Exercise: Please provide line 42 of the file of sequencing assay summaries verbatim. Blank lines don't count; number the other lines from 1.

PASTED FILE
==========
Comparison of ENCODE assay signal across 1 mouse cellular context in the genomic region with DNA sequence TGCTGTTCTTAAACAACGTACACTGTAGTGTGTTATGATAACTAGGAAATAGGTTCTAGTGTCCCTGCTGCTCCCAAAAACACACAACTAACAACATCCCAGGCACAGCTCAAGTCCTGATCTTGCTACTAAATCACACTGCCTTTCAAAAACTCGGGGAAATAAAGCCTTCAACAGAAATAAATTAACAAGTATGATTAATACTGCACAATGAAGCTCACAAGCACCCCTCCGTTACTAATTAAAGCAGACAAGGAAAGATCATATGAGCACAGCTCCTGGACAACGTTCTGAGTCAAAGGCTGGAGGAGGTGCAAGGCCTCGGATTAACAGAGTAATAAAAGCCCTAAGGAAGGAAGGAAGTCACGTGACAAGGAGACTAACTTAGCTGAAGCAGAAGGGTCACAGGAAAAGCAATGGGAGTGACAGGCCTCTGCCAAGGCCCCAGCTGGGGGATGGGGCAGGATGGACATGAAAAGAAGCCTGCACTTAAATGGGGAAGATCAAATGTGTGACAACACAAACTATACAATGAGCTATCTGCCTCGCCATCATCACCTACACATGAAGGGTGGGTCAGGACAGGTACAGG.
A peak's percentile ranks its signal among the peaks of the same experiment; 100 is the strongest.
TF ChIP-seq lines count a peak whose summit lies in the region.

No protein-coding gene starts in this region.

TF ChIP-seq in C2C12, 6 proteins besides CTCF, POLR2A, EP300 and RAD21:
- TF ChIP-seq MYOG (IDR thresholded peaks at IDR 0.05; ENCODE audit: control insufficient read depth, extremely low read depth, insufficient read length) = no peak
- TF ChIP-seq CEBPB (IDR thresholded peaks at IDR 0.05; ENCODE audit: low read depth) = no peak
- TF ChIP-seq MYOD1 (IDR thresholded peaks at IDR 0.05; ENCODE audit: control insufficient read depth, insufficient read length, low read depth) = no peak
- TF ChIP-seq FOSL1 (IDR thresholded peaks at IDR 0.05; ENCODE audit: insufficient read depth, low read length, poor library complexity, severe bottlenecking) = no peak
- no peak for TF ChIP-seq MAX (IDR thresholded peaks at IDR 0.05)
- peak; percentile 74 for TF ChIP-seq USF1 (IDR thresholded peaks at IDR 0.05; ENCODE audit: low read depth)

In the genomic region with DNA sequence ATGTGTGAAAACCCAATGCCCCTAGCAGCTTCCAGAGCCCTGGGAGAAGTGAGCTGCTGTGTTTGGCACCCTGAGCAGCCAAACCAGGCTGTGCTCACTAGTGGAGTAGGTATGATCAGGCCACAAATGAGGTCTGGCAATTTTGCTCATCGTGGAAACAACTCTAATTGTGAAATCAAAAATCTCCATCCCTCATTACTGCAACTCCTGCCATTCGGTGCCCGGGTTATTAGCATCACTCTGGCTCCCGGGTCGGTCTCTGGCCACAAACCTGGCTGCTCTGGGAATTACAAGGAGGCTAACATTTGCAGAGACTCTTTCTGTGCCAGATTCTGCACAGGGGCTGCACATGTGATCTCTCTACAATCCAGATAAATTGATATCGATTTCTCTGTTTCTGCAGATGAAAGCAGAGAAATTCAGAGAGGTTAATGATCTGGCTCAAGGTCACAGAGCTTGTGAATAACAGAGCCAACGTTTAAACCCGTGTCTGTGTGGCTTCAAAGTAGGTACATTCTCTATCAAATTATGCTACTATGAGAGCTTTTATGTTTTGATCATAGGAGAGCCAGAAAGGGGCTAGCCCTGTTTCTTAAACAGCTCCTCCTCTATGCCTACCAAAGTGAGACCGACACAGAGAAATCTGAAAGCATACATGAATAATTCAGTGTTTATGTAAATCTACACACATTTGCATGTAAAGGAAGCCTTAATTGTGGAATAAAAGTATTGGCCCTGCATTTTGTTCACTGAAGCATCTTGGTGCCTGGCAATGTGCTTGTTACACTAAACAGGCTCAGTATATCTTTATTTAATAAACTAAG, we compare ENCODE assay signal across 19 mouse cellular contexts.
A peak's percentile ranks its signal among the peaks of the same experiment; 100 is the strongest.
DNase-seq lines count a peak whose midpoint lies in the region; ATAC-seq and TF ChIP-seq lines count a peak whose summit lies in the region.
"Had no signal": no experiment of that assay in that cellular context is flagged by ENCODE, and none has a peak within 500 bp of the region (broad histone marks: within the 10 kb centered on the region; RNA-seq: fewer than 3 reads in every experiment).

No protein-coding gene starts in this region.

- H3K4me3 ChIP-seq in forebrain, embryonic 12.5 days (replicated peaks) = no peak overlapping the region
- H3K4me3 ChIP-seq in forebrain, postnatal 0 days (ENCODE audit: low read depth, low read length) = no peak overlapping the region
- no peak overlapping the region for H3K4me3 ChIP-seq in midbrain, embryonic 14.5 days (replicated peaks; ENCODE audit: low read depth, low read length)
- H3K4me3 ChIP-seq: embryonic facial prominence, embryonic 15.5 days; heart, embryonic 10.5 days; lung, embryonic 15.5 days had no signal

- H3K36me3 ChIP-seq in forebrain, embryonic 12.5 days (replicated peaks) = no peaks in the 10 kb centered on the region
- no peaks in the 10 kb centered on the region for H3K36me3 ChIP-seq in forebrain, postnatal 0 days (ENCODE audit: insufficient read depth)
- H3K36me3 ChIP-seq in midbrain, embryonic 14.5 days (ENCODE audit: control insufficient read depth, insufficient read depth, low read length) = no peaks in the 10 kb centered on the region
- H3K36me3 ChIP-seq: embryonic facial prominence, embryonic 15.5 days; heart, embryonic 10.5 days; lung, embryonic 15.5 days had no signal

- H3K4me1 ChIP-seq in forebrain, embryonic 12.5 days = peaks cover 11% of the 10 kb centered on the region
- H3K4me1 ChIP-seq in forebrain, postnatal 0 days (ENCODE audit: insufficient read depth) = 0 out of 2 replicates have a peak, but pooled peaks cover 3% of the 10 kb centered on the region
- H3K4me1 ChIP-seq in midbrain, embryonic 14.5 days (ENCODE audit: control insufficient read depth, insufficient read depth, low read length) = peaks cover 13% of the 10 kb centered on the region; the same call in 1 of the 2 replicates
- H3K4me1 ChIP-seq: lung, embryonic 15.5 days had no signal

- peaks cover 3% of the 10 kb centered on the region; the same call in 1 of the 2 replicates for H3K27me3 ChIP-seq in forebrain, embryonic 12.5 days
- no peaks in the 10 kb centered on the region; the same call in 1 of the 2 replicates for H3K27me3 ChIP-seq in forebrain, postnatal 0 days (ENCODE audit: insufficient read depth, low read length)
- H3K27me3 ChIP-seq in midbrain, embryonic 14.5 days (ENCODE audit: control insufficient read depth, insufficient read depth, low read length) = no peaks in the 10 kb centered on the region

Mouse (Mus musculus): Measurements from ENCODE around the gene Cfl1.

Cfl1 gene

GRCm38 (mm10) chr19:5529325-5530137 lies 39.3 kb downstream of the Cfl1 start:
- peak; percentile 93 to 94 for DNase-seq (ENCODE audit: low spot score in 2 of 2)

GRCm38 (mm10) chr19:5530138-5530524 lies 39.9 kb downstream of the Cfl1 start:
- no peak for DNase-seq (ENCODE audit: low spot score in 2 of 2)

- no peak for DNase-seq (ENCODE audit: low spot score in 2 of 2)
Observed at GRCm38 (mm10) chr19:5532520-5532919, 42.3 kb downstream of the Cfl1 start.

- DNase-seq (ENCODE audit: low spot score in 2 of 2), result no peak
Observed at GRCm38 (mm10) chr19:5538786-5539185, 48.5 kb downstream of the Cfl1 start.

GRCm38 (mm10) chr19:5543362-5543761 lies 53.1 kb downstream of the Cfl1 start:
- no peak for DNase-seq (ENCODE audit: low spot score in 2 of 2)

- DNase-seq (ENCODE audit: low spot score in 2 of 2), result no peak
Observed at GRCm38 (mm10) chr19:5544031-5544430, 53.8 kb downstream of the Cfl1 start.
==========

GRCm38 (mm10) chr19:5543362-5543761 lies 53.1 kb downstream of the Cfl1 start: